Artificial intelligence designed antimicrobial proteins that were later tested in real life and shown to work. This approach can be used to create new drugs.
Proteins consist of chains of amino acids. The sequence of these acids determines the shape and function of the protein.
Ali Madani of Profluent, a biotech startup in California, and his colleagues used artificial intelligence to create millions of new proteins, and then created a small sample of them to see if they worked.
Dubbed ProGen, the AI works similarly to artificial intelligences that can generate text.
ProGen learned to make new proteins by learning the grammar of how amino acids fit together to form the 280 million existing proteins. Instead of researchers choosing a topic for the AI to write about, they could specify a group of similar proteins on which it should focus. In this case, they chose a group of proteins with antimicrobial activity.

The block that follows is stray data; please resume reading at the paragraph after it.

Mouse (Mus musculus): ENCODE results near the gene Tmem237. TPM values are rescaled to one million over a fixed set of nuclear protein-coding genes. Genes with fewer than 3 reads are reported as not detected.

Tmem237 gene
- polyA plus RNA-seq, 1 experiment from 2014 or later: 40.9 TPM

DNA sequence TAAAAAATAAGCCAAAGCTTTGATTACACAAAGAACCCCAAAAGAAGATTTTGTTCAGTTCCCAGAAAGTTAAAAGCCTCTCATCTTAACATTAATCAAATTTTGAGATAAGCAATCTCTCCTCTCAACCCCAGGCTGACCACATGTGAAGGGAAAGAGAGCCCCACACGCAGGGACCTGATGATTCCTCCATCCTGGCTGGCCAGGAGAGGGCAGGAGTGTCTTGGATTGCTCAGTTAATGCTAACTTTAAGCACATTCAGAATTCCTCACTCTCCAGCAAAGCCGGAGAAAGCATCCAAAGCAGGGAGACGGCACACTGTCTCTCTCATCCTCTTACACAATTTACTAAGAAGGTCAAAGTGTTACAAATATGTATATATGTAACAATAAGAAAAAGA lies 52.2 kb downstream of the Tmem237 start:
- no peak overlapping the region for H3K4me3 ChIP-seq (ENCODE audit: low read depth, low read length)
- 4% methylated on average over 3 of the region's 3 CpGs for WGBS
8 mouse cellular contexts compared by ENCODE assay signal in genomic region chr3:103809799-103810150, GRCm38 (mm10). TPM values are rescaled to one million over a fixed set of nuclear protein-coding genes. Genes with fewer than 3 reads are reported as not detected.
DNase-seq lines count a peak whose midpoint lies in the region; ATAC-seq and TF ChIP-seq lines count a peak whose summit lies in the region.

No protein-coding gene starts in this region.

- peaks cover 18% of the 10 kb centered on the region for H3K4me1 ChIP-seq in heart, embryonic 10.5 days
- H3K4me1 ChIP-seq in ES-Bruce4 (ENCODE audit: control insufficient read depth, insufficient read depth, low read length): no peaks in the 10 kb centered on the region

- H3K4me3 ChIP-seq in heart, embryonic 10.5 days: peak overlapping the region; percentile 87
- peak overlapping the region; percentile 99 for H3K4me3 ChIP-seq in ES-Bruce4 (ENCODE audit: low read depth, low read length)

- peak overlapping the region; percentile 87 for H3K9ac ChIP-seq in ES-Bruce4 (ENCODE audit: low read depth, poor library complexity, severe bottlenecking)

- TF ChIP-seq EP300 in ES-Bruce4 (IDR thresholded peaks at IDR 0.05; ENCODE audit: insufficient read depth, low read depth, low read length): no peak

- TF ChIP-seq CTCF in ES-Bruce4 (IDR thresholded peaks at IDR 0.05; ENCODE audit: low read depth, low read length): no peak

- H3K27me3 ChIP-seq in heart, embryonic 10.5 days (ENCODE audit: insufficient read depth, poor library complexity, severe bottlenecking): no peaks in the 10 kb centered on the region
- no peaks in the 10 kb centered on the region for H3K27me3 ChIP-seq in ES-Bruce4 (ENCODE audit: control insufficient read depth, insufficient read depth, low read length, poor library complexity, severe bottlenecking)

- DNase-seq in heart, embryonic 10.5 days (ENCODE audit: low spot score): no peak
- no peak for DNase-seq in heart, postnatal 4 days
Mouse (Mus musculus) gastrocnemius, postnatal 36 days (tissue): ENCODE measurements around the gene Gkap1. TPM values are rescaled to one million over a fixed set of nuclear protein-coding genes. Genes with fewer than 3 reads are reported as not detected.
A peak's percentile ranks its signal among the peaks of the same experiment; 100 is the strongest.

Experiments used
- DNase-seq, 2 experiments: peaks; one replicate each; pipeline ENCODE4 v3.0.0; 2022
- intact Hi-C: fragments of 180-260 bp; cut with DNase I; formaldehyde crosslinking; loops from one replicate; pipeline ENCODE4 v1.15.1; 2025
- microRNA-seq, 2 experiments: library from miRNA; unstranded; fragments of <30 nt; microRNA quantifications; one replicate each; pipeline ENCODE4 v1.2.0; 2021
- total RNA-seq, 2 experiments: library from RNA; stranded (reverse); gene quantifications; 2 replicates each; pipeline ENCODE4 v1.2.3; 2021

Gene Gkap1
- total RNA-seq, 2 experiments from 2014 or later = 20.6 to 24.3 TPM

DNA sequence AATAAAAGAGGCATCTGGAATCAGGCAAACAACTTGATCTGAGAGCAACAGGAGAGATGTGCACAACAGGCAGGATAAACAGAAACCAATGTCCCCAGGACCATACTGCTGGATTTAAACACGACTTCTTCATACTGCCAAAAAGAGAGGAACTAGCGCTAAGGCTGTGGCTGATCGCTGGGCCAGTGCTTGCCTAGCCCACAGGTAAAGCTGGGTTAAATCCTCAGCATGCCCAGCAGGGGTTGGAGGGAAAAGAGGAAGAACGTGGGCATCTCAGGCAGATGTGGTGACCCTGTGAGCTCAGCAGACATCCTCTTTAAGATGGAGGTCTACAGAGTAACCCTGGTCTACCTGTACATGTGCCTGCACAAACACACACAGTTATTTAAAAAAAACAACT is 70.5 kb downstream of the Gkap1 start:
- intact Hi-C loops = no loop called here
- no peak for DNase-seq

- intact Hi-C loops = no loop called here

The researchers programmed checks into the AI’s workflow to ensure it didn’t create amino acid “gibberish,” but they also tested a sample of the proposed AI molecules in real cells. Of the 100 molecules they physically created, 66 participated in chemical reactions similar to those of natural proteins that destroy bacteria in egg whites and saliva. This suggested that the new proteins could also kill bacteria.
The researchers selected five proteins with the most intense reactions and added them to a sample of Escherichia coli bacteria. Two of these proteins killed the bacteria.
The researchers then photographed them using X-rays. Although their amino acid sequences differed by 30% from any existing proteins, their shape was almost identical to natural proteins. James Fraser from the University of California, San Francisco, who was part of the team, says that it wasn’t clear from the start how AI could change the amino acid sequence so much and still create the correct shape.
“It was sort of an ‘it looks like a duck, it quacks like a duck’ situation and X-rays confirmed it also walked like a duck,” Fraser says.
He was surprised to find a well-functioning protein in the first, relatively small fraction of all the ProGen-made proteins they tested.
A similar process could be used to create new test molecules for drug development, although they would still have to be tested in laboratories, which is time-consuming, Madani says.